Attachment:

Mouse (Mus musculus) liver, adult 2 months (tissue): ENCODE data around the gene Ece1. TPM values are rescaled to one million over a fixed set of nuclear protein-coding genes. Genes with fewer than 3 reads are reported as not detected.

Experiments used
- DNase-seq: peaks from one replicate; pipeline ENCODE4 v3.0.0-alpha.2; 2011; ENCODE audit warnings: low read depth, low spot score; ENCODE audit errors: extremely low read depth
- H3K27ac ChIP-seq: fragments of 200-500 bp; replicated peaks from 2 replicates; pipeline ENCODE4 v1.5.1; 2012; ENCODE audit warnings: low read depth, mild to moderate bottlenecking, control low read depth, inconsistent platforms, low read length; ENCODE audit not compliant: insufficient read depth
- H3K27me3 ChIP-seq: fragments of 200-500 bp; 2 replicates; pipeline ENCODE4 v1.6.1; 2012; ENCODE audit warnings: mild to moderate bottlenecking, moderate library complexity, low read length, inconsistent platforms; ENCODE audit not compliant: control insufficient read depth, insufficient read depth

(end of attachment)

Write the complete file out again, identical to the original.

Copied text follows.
Mouse (Mus musculus) liver, adult 2 months (tissue): ENCODE data around the gene Ece1. TPM values are rescaled to one million over a fixed set of nuclear protein-coding genes. Genes with fewer than 3 reads are reported as not detected.

Experiments used
- DNase-seq: peaks from one replicate; pipeline ENCODE4 v3.0.0-alpha.2; 2011; ENCODE audit warnings: low read depth, low spot score; ENCODE audit errors: extremely low read depth
- H3K27ac ChIP-seq: fragments of 200-500 bp; replicated peaks from 2 replicates; pipeline ENCODE4 v1.5.1; 2012; ENCODE audit warnings: low read depth, mild to moderate bottlenecking, control low read depth, inconsistent platforms, low read length; ENCODE audit not compliant: insufficient read depth
- H3K27me3 ChIP-seq: fragments of 200-500 bp; 2 replicates; pipeline ENCODE4 v1.6.1; 2012; ENCODE audit warnings: mild to moderate bottlenecking, moderate library complexity, low read length, inconsistent platforms; ENCODE audit not compliant: control insufficient read depth, insufficient read depth